When we think about how we’re going to compete in 2023, we’re going to go back to segmentation, we’re going to go back to differentiation. You’re going to just start to see a lot more specific pricing actions for certain product/customer combinations and companies that have built the systems and the processes and the people to execute that are going be the ones that outcompete.
So that will include being more responsive to your own cost changes, having a better understanding of what your competition is doing, moving quickly to them.
The three elements that drive what your price should be are your cost, your competition, and your value or willingness to pay.
Companies who can understand how cost is moving quickly, how competition is moving in different segments and different product lines and then also how value and willingness to pay is fluctuating [will thrive].
Because despite being an inflationary time, there are several markets where the answer for the last few years has been decreased price, where demand has gone down, where interest has gone down, that always happens. Prices always move up and down. And so to compete, you’ve got to be more agile, more aware of how those three factors are moving and put yourself in a position to have more flexibility.
Everyone’s waking up to the idea that this is now something that we’re going to be living with year after year after year. Give us a tip about leading the sales force and the rest of the team as we basically have to take on pricing and pricing challenges as a permanent part of what we do.
So permanence of both inflation and how a company needs to react is another major theme of 2023 and beyond. And so if you think about, you know, that question’s a great one of how do you get that transition from a one and done rah rah over to, we’re going to live with this for a while now it starts at the top. So the message can’t be coming from the middle of the organization.
It really has to come from the top of the organization. There’ll be a lot of effort going into explaining why it’s important. There’s a lot of misperception on fairness of pricing and price changes and sort of a hesitance to move forward with them.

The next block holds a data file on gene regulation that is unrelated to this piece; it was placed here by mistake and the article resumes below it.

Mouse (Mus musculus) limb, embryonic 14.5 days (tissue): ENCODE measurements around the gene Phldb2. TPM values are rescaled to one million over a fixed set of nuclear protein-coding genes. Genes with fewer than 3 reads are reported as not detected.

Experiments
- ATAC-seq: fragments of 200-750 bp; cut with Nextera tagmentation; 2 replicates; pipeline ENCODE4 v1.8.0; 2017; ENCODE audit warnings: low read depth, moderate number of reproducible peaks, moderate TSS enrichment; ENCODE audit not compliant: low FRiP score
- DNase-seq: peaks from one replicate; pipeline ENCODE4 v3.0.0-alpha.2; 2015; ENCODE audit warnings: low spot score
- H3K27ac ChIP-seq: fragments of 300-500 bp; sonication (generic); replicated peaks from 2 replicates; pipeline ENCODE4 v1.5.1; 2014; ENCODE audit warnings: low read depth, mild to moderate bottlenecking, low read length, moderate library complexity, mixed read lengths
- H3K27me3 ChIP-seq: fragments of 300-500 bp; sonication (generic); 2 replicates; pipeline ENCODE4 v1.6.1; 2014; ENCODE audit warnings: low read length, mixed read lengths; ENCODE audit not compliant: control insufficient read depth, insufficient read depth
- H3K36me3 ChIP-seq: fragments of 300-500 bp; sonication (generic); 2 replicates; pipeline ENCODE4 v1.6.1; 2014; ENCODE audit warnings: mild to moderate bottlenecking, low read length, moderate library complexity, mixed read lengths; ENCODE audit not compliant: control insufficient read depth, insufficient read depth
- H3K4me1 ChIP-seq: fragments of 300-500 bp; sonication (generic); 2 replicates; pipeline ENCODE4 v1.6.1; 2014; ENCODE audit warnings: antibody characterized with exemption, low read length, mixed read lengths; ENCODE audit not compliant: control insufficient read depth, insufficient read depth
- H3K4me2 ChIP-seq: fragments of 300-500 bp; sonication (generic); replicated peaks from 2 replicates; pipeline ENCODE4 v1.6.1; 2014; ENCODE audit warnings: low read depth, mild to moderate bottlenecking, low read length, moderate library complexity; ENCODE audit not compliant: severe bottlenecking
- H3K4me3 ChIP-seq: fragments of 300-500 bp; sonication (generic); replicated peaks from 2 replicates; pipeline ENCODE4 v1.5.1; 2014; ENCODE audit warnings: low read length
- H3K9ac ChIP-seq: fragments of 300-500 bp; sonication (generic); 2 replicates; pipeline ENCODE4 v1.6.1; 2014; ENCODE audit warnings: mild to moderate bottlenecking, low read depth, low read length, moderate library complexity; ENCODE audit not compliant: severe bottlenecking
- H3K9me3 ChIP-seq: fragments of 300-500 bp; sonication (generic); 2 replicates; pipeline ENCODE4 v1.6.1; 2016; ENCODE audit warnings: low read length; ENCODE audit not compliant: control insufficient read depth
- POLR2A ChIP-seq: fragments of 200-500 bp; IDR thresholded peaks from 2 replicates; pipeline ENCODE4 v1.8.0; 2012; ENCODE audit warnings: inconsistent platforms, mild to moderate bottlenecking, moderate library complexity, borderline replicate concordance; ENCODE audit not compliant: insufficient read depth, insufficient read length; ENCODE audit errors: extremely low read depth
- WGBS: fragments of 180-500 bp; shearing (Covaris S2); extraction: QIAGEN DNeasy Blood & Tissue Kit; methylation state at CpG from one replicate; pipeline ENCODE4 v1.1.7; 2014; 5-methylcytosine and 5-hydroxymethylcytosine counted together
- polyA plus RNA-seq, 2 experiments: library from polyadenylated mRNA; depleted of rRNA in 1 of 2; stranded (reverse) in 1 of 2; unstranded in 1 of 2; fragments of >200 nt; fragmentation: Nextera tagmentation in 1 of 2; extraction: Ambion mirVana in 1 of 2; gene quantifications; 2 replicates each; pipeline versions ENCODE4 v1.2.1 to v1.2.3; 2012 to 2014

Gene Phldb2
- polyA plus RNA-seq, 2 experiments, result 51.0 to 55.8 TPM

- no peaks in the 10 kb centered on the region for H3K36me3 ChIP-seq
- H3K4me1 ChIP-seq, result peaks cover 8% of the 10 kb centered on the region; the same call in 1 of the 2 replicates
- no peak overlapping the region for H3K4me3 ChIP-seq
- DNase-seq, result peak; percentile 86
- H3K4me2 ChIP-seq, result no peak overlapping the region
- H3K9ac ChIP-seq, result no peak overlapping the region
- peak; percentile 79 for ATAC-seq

But if you don’t, it’s very simple. A company who can’t provide value to a market and charge prices required to stay in business will no longer be in business. We’re going to go through that process of salespeople needing to understand why it’s important for the longevity of the business to get into these higher cadence cycles and higher increases and that it’s fair and needed. It’s not a nice to have or reactionary response.
As you go from a one-time action to permanence, we should be empathetic to the sellers and if they are really going to have a materially different world in which they’re selling in, helping understand why that world is different and why they need to make changes and then pass that through to the customers so they can explain why it’s not exploitation, why they’re not taking advantage of you, why they are not taking unnecessary acts, but instead they’re just taking rational and needed acts remain a long-term supplier. A lot of the training and coaching in sales is going to be around making sure sellers can overcome those humps.
People who can deal with that environment are going to stick around and have a lot of success in sales. People who don’t want to go through that process of repeating the value they provide, the need for change on an increased cadence are going to exit the sales force.
And this messaging has to come from the top, you say. This isn’t something that can be from the middle, as you say, of the organization.
Absolutely. There’s a lot of evidence that shows companies where executives and specifically the chief executive is involved in pricing, outperform those where it’s tasked out to other ranks. We’re seeing a generational shift in sales behavior from a decade of very low inflation, free money and all the sales behavior you’d expect in that macro environment to a rapid transition to higher inflation, higher borrowing costs and a switch from revenue growth to profitable growth. The only person who can drive that sense of urgency and really make it stick is the chief executive.